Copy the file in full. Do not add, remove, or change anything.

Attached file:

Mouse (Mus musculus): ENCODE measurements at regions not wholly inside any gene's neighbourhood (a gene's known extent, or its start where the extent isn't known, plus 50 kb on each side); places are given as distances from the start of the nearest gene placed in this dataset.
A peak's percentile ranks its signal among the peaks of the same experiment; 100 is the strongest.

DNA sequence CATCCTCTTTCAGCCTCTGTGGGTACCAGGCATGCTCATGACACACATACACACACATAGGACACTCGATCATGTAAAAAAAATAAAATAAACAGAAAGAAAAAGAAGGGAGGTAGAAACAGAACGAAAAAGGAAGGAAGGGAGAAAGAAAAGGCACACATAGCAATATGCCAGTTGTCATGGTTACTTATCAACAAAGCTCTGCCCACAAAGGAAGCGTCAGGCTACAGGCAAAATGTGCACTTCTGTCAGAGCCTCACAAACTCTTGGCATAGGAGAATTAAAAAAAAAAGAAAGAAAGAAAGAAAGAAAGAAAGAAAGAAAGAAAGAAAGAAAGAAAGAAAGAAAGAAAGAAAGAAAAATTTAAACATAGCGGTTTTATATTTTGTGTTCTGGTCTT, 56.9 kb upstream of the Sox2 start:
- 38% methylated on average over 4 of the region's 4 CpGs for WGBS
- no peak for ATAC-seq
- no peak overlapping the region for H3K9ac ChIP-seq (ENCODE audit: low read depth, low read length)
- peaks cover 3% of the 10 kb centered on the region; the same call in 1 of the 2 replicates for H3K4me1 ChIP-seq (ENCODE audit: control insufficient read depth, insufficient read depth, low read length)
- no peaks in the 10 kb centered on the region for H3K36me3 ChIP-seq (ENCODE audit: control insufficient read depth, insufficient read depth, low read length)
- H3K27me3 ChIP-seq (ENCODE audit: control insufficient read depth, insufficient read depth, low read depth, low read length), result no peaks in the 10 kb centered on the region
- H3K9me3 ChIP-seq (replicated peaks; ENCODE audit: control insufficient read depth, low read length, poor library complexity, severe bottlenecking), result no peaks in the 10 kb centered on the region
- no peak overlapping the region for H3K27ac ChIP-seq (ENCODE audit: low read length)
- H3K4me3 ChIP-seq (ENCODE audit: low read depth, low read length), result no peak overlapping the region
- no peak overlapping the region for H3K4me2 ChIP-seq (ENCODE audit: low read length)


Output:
Mouse (Mus musculus): ENCODE measurements at regions not wholly inside any gene's neighbourhood (a gene's known extent, or its start where the extent isn't known, plus 50 kb on each side); places are given as distances from the start of the nearest gene placed in this dataset.
A peak's percentile ranks its signal among the peaks of the same experiment; 100 is the strongest.

DNA sequence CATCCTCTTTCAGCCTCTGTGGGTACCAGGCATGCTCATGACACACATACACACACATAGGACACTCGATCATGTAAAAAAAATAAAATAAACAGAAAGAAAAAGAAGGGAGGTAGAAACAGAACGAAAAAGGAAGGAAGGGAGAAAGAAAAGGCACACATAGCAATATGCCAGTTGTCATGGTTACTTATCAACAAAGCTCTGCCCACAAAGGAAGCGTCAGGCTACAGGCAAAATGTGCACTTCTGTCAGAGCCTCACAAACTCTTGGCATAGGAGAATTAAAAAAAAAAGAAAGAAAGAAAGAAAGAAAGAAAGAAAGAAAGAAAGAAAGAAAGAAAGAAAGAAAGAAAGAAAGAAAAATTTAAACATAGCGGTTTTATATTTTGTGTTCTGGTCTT, 56.9 kb upstream of the Sox2 start:
- 38% methylated on average over 4 of the region's 4 CpGs for WGBS
- no peak for ATAC-seq
- no peak overlapping the region for H3K9ac ChIP-seq (ENCODE audit: low read depth, low read length)
- peaks cover 3% of the 10 kb centered on the region; the same call in 1 of the 2 replicates for H3K4me1 ChIP-seq (ENCODE audit: control insufficient read depth, insufficient read depth, low read length)
- no peaks in the 10 kb centered on the region for H3K36me3 ChIP-seq (ENCODE audit: control insufficient read depth, insufficient read depth, low read length)
- H3K27me3 ChIP-seq (ENCODE audit: control insufficient read depth, insufficient read depth, low read depth, low read length), result no peaks in the 10 kb centered on the region
- H3K9me3 ChIP-seq (replicated peaks; ENCODE audit: control insufficient read depth, low read length, poor library complexity, severe bottlenecking), result no peaks in the 10 kb centered on the region
- no peak overlapping the region for H3K27ac ChIP-seq (ENCODE audit: low read length)
- H3K4me3 ChIP-seq (ENCODE audit: low read depth, low read length), result no peak overlapping the region
- no peak overlapping the region for H3K4me2 ChIP-seq (ENCODE audit: low read length)